It wasn't until the 1950s that scientists realized that Duchenne muscular dystrophy (or DMD), like hemophilia, is a "sexlinked" disorder, carried by females and inherited by males. It wasn't until the 1960s, around the time that my brother Richiewent into the wheelchair, that scientists discovered that female carriers of Duchenne muscular dystrophy (like afflicted males) had elevated blood levels of creatine phosphate kinase, or CPK, a muscle-burning enzyme. In those infantile days of genetic research, Mom, Pam, and I gave blood to the brand-new "genetics" department at Elmhurst General Hospital in Queens, New York. They found that although Pam and I had elevated CPK levels and were probably carriers, Mom's CPK level was normal--and she was not a carrier. "But Richie had DMD--how can that be?" we asked. They shrugged. They admitted that genetic testing had a long way to go. (Nearly forty years later, and detection of carriers is still only around 70 percent.) It would be years before they'd realize that at menopause, a carrier's CPK level often reverts to normal.They didn't yet know that Duchenne is the most common and rapidly progressing dystrophy, or that the disease occurs in one out of every 4,000 male births. Even into the 1980s, figuring out which women were carriers, and which sons might be affected, was largely a guessing game. They knew that there was a 50 percent chance that daughters born to carrier mothers would be carriers themselves, and if they were carriers, a 50 percent chance that their sons would have DMD. They knew that despite the faulty X gene a female carrier inherits from her carrier mother, the healthy X gene she inherits from her father compensates. And unless there is a rare mutation, a female carrier will show no sign of DMD herself. If a son inherits his carrier mother's healthy X gene, he will be healthy, but if he inherits his carrier mother's faulty X gene, he will have DMD. A male gets only one Y and one X--there is no other X to compensate.In the near future, the scientists said, a woman with cause to worry about DMD could find out, in the fifth month of pregnancy, if her fetus was male or female, and base her decision to "therapeutically" abort solely on the baby's gender.For me, that would have meant aborting Patrick Jr., the deepest, most absolute joy of my life.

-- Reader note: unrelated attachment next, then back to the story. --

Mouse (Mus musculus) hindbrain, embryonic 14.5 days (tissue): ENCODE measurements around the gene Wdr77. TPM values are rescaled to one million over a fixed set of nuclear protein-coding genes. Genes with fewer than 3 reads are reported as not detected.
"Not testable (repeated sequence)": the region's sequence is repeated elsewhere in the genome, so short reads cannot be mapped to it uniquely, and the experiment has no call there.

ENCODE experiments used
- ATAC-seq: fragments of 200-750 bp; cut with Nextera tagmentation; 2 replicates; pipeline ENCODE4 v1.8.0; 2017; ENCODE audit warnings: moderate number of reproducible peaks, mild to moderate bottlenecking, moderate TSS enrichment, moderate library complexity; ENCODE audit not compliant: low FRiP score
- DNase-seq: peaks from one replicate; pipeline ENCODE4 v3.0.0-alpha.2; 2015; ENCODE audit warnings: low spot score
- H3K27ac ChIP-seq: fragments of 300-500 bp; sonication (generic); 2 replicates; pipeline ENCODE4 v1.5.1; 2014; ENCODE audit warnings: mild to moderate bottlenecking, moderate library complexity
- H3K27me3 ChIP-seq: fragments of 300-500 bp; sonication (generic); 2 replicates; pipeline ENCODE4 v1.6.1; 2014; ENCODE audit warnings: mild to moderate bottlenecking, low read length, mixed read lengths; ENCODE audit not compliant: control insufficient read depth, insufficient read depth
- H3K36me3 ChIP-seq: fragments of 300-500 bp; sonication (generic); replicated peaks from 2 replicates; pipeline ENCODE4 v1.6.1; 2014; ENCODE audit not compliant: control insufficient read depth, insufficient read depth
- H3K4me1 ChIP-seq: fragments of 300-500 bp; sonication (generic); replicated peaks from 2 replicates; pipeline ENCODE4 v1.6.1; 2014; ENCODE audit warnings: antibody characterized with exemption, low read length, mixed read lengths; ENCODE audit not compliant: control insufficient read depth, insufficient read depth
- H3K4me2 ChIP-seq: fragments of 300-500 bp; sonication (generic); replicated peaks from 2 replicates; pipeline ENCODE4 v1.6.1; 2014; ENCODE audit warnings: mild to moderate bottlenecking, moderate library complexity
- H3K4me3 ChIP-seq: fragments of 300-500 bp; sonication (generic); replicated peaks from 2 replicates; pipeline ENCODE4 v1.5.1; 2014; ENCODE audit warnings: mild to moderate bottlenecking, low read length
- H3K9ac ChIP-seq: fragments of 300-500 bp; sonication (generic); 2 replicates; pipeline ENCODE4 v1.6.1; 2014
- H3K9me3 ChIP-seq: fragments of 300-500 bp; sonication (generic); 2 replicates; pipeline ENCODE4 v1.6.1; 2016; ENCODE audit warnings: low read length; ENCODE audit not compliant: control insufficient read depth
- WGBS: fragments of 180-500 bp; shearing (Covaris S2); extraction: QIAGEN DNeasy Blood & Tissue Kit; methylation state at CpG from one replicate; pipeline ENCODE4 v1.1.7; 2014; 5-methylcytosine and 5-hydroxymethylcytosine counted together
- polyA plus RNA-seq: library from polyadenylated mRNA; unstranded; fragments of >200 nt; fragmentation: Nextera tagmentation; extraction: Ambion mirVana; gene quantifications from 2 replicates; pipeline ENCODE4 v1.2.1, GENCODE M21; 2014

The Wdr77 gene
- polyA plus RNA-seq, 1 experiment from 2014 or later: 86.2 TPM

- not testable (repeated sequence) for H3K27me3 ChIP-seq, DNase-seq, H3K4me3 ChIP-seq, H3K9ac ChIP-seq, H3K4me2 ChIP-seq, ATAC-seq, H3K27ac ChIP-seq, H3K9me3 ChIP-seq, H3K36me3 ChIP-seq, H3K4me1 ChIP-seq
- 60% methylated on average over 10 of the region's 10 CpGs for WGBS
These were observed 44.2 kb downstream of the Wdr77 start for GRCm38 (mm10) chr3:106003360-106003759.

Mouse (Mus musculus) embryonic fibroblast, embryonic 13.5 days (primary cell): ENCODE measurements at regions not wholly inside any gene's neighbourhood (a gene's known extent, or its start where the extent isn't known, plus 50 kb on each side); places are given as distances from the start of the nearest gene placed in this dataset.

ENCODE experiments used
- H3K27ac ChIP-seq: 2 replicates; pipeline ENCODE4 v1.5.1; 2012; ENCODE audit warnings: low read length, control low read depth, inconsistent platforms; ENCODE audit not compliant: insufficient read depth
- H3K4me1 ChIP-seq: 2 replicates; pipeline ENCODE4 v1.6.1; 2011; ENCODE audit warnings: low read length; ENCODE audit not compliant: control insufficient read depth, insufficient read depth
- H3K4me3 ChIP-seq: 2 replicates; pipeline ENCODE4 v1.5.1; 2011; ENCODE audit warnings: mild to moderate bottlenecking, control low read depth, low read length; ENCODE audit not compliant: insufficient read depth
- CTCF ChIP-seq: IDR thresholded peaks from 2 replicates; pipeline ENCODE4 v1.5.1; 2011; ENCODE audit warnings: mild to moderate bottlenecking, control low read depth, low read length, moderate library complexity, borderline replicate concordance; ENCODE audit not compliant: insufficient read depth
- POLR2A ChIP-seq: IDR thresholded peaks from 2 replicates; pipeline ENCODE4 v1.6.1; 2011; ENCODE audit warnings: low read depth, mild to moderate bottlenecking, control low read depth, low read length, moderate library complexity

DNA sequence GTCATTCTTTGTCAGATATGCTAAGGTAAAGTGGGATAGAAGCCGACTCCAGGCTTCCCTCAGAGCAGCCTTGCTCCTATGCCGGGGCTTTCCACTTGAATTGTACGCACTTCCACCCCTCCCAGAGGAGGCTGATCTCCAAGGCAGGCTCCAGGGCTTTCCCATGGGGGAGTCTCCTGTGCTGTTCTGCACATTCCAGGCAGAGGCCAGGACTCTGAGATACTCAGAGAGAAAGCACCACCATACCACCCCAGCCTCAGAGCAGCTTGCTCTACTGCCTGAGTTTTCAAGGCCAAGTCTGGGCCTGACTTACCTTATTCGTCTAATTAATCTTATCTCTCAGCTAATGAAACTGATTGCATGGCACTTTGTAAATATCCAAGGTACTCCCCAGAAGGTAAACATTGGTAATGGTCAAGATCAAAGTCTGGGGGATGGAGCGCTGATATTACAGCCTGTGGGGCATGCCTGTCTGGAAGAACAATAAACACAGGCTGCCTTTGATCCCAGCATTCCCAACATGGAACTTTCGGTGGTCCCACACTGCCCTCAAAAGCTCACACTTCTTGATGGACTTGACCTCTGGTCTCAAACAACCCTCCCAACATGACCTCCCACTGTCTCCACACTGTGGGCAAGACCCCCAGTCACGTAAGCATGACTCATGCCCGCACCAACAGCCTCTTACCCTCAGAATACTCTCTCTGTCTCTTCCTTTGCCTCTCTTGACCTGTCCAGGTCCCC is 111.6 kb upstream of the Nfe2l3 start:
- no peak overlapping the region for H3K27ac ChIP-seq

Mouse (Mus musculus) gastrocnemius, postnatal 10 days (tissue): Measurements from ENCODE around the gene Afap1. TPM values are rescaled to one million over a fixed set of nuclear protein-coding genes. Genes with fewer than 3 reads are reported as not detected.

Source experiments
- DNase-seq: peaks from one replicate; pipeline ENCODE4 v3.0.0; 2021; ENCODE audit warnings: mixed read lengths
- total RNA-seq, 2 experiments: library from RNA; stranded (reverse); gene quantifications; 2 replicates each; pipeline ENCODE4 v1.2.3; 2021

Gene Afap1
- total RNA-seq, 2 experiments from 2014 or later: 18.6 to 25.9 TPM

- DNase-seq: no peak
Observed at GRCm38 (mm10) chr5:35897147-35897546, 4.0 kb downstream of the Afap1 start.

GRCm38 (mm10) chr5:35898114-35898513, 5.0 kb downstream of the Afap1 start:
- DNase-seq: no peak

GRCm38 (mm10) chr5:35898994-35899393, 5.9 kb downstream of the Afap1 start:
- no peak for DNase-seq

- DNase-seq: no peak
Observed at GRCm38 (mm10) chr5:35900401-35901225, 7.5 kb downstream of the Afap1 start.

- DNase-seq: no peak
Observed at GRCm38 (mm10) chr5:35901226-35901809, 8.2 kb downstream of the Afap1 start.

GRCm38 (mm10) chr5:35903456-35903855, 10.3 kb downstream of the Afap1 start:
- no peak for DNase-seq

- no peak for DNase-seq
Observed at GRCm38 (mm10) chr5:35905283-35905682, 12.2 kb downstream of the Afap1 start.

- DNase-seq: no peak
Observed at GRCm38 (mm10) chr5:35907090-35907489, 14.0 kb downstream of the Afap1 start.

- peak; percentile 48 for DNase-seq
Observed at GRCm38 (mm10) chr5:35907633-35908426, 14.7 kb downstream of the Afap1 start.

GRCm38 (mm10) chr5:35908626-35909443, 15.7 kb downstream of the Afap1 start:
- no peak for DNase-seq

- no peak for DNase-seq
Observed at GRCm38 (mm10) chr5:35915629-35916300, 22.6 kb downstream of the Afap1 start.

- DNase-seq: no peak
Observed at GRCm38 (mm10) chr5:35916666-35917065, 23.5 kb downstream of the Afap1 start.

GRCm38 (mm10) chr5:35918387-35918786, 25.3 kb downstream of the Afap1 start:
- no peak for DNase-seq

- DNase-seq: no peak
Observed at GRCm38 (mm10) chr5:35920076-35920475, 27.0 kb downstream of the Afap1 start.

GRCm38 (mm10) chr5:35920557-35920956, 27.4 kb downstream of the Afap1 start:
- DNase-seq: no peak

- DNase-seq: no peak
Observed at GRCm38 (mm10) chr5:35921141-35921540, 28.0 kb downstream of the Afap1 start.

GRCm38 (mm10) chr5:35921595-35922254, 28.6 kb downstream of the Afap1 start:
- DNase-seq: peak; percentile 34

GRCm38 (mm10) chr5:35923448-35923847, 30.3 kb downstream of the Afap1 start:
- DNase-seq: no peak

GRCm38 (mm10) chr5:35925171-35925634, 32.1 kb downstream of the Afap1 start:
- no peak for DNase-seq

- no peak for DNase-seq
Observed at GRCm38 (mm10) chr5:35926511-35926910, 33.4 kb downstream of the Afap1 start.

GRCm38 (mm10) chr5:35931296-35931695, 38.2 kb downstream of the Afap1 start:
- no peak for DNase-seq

Like Mom, Pam and I are carriers. Duchenne muscular dystrophy is our heritage, our background, our pedigree. Harold and Raymond, William and Theodore, all died before their weakness became profound. Every skill my parents, Pam and Charlie, and Patrick and I had taught Richie, Jamie, Chris, and Jason, from brushing their teeth to combing their hair, to tying their shoes to cutting their food, and feeding themselves, DMD forced us to take back, until, in some terrible parody of parenthood, we were all bathing, dressing, carrying, feeding handsome bearded men in their twenties. You might have thought we'd have raised pedigree dogs, or blue-ribbon pumpkins, or even another kind of First Lady rose. The Ireland great-grand uncle, the Hell's Kitchen uncles and cousins, our brother Richie, my son Jamie, Pam's sons Chris and Jason, all the way from Woodrow Wilson through the second George Bush, we've been DMD's nieces, cousins, sisters, mothers, or some amalgam of them all. Always a bridesmaid, never a bride--although it sometimes seems about to get us too. Though there is no Paris clinic, or modern laboratory, where heartbreak and regret can be studied, they're wasting diseases too, eating though spirit and soul. (Even Sister Prejean, the death row activist, says that she can't imagine anything worsethan seeing your child condemned to death through circumstances that are partially your fault.) Though we've had our moments, there weren't a lot of smiles, Duchenne or otherwise, in our hard lives.